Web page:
DSC_0103Well, I got to spend the day on the bed again yesterday but couldn’t get to the inlay work for several different reasons not the least of which was the castle alarm fire went off (which means mandatory vacating of the building), I did some clean up, took time off to go to the car boot sale, had my friend Allen Winter visit me from Argentina (this is John’s father who is a paediatrician) and I had to pick up some icing sugar for my wife who was baking for the Christmas program at Hope Church, Bangor. That said and done we also had a wonderful Christmas Dinner celebration at Bluesky Cafe in Bangor with everyone that works together to make everything happen from teaching classes, filming and editing, managing websites, taking care of IT, encouraging one another and everything else that makes for a real team. By the way, the meal was sumptuous, the Bluesky staff amazing and it was wonderful to be able to spend time with my friends and family in so fine and convivial an atmosphere. Thank you everyone!

DSC_0101OK, the bed is coming along nicely. To deliver on time I have about 9 working days left to get it there in time for Christmas. The head board is about the same work as the footboard plus a little bit. It will take a full day to French polish. Then it has to be blanketed and shrink wrapped for transporting. In other words it’s going to be close, but my son Aber just came in for the holidays and he will help me so that gives me some extra days. He work at Rolls Royce and is a detail person. Did you know that this Great British company monitors every RR engine it makes after delivery and installation in every plane around the world – that’s most engines in planes – and that when you are sitting in your passenger seat the hub that monitors the plane here at Rolls Royce in Derby is keeping an eye on the engines of your plane to make sure its fully synchronised and functioning perfectly. Did you know that they can advise the pilots if anything goes wrong and can talk them through the issues to make certain you are safe. I think that that’s amazing!

DSC_0112Now as of today my hands are doing great and I am monitoring them to make sure they are fully functioning and in control and they are not burning up on making these oak sticks into a thing of beauty and substance. I seated every tenon into its mortise and made certain every shoulder line on both ends of the pieces closed without the possibility of gaps. A machine would have done that in much less time probably, but then the machine would have done the work and not me. My customers pay me to do the work skilfully. They enjoy contributing to fine work and keeping my craft alive and well. They are not too interested in my using machines that always substitute for skill and dexterity. They like the fact that risk in my work sets my work apart from machinists who program inlay work that looks like a router did the work. Moreover, they like the fact that my work brings fulfilment to me and that they are supporting what is so infinitely enjoyable. I know these realms and am familiar with them.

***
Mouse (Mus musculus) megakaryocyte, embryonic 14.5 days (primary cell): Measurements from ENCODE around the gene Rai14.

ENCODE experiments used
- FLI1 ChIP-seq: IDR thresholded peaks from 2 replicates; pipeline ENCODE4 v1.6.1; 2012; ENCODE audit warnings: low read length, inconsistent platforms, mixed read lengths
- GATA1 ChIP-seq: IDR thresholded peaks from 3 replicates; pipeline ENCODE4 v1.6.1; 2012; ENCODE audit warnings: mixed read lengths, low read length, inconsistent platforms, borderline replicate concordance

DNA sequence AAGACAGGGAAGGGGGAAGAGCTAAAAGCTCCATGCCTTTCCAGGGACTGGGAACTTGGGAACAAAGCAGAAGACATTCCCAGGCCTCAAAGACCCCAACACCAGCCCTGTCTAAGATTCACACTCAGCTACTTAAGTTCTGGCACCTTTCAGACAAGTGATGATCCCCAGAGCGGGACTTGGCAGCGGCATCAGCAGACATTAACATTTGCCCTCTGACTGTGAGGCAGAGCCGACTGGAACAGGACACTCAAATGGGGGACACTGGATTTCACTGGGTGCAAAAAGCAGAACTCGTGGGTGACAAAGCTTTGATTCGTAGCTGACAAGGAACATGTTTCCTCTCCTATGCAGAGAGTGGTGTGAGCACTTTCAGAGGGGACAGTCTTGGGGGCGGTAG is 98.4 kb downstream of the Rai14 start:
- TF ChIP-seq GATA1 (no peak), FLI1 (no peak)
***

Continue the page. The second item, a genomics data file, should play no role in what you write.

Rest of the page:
DSC_0114I have some highly figured oak that looks like an oak version of curly maple or burl. It was a board rejected by others because it was so highly figured. It’s a board I bought for peanuts that I would have gladly paid two hundred pounds for because it is so rare. You will see it soon as I progress the artistry in panels.

I hope you had a nice Christmassy day too!


  1. Joe Bouza on 15 December 2013 at 5:51 pm

    That bed is coming together nicely by the look of the photos Paul. English oak is so much more heavy and dense as opposed to North American oak. Our white oak is more light weight in my view having used both it and the English. If you used white oak in Texas it may have come from the great oak forest in the north east of Arkansas. I cut oak railroad ties there in the 70’s and we also hand split white oak into bolts for whiskey barrels back then. Really nice oak but I still prefer the UK grown.

    Looking forward to your inlay work coming up to see how you approach that aspect.

  2. Stephen P on 16 December 2013 at 2:29 pm

    That is a beautiful bed. Simple and not over done.

  3. bob easton on 19 December 2013 at 1:26 am

    Yes, it is indeed a beautiful project.

    You mentioned French polish. I’ve read about several different versions of French polish and am eager to learn about how you do French polish.

  4. Massimiliano (Max) Mancino on 1 March 2016 at 10:02 am

    Dear Paul, based on some bibliografy, tenons larger than 4 in. are subject to stresses due to the expansion/contraption because of water content change. The tenons of your bed look pretty wide and, if the aforementioned bibliography is applicable should had been split. Do you confirm this observation, based on your experience ?

    Thank you and congratulations for your extraordinary job.

    • Paul Sellers on 1 March 2016 at 11:41 am

      Well, the basis for such information covers generalisations for people more disconnected to the work, which can be the case with some companies using untrained or less knowledgable staff. Nit always, but often. In other words most companies buy their wood in the day or week before it’s converted into a product regardless of where the moisture content levels in the wood is. In the case of artisans making their own work and having materials in stock guarantees control. Weighing in a piece of wood when it arrives and testing in a humidity controlled environment as mine was there I know that the content is down to 7%. That means, work going then into a home, where the average moisture might ideally be around 50-55% with regards to humidity, the wood is only likely to expand and never shrink. Hence no problem can ever happen where shrinkage affects anything and no wood will split with these as parameters.

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